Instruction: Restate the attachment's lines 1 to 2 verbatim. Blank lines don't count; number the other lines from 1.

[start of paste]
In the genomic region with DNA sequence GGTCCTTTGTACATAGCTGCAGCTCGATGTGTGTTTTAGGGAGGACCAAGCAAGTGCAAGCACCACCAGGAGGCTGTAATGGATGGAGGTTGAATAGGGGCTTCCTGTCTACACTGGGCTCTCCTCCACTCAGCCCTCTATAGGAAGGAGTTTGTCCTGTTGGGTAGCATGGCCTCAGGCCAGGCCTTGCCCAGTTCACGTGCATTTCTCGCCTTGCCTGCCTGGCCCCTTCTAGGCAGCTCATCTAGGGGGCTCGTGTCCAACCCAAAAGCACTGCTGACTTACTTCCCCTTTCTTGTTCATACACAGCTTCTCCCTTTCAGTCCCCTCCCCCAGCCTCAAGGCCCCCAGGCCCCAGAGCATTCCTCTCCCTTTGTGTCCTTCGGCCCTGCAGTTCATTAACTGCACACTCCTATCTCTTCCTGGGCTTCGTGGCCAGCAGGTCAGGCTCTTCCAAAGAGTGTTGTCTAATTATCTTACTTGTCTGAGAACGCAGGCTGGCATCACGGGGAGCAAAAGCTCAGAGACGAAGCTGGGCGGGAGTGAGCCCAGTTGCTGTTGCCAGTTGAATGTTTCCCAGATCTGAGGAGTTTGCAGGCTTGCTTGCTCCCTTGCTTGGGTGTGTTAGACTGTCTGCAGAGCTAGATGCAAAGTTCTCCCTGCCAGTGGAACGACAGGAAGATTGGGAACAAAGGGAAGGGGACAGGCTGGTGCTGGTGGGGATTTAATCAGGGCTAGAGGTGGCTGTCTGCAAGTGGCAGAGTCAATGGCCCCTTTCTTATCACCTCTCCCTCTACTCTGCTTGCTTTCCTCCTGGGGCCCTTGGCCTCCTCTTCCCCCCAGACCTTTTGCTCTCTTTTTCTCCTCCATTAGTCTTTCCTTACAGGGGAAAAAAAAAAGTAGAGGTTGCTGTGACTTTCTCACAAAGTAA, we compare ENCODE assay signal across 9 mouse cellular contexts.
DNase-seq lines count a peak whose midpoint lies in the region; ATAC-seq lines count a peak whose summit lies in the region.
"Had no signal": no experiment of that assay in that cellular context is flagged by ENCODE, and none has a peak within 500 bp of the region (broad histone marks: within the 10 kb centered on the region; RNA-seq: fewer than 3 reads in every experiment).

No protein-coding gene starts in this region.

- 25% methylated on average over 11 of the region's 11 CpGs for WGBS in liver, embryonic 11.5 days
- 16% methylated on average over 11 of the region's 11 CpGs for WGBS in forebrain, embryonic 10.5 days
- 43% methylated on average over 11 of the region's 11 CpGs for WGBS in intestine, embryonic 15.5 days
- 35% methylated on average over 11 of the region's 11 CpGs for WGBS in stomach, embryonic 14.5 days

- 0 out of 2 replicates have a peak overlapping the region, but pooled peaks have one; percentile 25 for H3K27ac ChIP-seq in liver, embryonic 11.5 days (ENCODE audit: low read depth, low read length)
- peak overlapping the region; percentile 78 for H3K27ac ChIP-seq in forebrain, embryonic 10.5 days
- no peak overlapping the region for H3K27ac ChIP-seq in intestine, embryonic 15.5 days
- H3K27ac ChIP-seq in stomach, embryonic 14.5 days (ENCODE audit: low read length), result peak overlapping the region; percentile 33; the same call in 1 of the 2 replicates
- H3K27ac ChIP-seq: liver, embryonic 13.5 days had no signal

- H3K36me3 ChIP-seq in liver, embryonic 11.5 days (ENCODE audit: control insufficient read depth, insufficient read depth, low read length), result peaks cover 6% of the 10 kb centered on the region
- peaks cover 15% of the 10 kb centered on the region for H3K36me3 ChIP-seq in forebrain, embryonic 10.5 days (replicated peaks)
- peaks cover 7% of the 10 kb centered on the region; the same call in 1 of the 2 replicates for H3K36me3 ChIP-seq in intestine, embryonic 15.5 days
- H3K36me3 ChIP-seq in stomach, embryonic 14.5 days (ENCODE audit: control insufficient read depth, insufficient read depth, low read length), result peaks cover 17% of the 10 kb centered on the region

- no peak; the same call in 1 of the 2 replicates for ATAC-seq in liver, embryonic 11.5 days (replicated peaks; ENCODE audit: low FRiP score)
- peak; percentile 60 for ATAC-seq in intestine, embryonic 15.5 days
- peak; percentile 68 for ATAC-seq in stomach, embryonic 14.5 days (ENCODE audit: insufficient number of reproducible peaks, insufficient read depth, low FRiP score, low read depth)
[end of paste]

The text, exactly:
In the genomic region with DNA sequence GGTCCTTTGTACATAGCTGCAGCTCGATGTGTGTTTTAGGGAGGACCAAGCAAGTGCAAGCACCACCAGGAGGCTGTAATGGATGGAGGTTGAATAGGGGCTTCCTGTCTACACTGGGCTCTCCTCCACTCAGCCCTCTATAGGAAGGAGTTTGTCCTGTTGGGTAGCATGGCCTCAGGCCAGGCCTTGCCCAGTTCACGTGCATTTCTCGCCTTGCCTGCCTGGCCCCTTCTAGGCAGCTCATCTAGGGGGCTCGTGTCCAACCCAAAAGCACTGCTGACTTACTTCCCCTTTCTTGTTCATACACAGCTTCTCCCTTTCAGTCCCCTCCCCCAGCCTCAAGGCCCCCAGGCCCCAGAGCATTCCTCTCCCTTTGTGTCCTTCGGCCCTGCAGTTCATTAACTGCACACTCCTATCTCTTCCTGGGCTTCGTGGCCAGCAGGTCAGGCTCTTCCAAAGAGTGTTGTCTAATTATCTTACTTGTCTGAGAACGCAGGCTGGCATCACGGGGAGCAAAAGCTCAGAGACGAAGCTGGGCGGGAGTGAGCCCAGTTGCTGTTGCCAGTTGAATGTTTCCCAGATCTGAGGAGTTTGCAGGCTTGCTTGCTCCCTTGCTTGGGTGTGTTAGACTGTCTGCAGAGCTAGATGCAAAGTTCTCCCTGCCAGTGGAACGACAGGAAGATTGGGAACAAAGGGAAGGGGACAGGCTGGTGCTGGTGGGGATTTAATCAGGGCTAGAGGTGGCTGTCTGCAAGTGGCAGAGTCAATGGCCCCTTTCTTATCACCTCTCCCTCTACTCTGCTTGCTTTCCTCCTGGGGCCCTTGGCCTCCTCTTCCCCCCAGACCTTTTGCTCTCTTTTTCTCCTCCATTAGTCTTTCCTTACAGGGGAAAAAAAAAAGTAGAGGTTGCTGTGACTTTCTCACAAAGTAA, we compare ENCODE assay signal across 9 mouse cellular contexts.
DNase-seq lines count a peak whose midpoint lies in the region; ATAC-seq lines count a peak whose summit lies in the region.